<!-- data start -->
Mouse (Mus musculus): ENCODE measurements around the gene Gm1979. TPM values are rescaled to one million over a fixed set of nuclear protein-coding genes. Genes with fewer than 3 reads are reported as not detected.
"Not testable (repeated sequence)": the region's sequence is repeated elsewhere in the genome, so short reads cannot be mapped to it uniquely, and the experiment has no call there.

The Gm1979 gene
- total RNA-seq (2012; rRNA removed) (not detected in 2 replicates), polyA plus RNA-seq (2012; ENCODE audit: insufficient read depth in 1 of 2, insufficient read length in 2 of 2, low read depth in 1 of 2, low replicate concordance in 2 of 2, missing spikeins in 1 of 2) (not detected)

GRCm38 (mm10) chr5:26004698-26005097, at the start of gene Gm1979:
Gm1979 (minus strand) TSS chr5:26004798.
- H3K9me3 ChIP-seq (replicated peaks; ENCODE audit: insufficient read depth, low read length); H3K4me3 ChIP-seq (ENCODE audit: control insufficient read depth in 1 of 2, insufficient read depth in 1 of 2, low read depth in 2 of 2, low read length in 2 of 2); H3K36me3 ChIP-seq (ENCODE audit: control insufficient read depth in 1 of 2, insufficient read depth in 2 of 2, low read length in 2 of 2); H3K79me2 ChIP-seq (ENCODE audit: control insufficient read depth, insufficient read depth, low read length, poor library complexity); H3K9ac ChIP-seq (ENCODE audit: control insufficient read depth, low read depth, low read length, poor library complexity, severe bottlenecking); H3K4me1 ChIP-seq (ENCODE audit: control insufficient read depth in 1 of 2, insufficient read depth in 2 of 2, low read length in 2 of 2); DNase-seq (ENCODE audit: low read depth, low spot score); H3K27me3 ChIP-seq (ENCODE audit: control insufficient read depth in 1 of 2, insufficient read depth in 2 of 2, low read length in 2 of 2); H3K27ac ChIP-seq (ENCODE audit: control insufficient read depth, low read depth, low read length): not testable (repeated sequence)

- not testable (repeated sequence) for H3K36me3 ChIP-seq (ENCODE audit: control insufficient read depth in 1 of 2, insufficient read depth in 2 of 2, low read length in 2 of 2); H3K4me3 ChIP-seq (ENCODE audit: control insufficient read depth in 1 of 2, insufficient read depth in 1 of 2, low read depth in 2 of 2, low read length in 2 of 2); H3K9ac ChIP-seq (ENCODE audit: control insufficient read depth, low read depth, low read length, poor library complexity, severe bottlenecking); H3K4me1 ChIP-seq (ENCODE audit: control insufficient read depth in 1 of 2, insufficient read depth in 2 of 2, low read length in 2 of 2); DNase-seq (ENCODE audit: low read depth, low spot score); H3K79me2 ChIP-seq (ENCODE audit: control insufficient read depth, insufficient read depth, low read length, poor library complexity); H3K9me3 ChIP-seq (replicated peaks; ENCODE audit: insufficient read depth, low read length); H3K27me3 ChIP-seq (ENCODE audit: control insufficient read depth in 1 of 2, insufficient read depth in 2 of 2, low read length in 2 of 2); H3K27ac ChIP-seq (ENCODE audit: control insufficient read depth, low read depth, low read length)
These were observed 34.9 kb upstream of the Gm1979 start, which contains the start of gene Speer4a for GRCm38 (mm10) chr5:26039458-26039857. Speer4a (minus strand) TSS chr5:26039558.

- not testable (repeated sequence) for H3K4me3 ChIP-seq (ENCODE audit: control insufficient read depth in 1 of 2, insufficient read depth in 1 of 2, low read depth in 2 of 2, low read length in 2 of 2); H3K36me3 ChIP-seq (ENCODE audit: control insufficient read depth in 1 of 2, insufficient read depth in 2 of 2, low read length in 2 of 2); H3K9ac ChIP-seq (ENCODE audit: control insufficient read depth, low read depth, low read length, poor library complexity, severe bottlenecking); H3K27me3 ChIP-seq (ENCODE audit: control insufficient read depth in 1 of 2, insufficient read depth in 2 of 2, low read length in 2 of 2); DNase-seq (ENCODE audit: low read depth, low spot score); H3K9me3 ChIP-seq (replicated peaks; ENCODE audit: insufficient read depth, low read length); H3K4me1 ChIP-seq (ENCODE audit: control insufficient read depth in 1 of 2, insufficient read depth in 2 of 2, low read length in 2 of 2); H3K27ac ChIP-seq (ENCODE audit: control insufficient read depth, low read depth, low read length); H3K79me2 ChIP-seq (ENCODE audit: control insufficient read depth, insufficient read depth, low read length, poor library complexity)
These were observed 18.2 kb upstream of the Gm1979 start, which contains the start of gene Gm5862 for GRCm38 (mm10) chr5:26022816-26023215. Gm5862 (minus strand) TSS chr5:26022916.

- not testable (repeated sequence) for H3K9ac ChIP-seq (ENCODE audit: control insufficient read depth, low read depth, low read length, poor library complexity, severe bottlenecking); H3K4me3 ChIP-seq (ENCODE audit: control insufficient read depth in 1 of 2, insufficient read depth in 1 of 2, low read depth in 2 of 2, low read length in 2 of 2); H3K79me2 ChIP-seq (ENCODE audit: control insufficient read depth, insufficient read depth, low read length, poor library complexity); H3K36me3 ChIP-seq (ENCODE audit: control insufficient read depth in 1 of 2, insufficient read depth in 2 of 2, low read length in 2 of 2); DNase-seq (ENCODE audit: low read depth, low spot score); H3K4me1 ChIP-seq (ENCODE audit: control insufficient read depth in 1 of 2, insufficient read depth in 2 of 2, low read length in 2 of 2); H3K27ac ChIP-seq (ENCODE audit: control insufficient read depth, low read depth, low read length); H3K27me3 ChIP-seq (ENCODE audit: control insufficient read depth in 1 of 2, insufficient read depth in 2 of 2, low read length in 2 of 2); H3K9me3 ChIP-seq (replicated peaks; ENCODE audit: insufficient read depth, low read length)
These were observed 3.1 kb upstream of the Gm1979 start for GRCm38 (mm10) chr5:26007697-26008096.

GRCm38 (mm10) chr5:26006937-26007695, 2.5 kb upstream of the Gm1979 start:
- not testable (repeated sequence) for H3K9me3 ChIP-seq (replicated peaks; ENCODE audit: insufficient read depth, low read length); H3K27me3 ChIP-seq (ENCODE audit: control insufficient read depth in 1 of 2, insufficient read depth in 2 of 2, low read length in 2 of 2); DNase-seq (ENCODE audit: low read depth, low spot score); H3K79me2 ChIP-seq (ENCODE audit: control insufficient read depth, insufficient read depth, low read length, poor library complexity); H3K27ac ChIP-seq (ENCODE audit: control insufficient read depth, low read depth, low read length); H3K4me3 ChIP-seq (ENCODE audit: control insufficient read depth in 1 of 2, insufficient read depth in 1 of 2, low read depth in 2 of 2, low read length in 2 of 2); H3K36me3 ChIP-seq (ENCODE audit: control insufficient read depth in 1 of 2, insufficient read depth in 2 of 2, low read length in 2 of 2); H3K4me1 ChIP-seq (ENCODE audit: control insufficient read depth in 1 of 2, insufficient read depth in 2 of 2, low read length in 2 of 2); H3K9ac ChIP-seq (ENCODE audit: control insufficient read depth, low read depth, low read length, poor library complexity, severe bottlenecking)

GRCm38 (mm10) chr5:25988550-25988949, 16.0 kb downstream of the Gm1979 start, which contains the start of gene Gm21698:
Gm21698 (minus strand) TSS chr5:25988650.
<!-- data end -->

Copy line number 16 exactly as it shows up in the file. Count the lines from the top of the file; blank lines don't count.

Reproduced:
GRCm38 (mm10) chr5:25988550-25988949, 16.0 kb downstream of the Gm1979 start, which contains the start of gene Gm21698: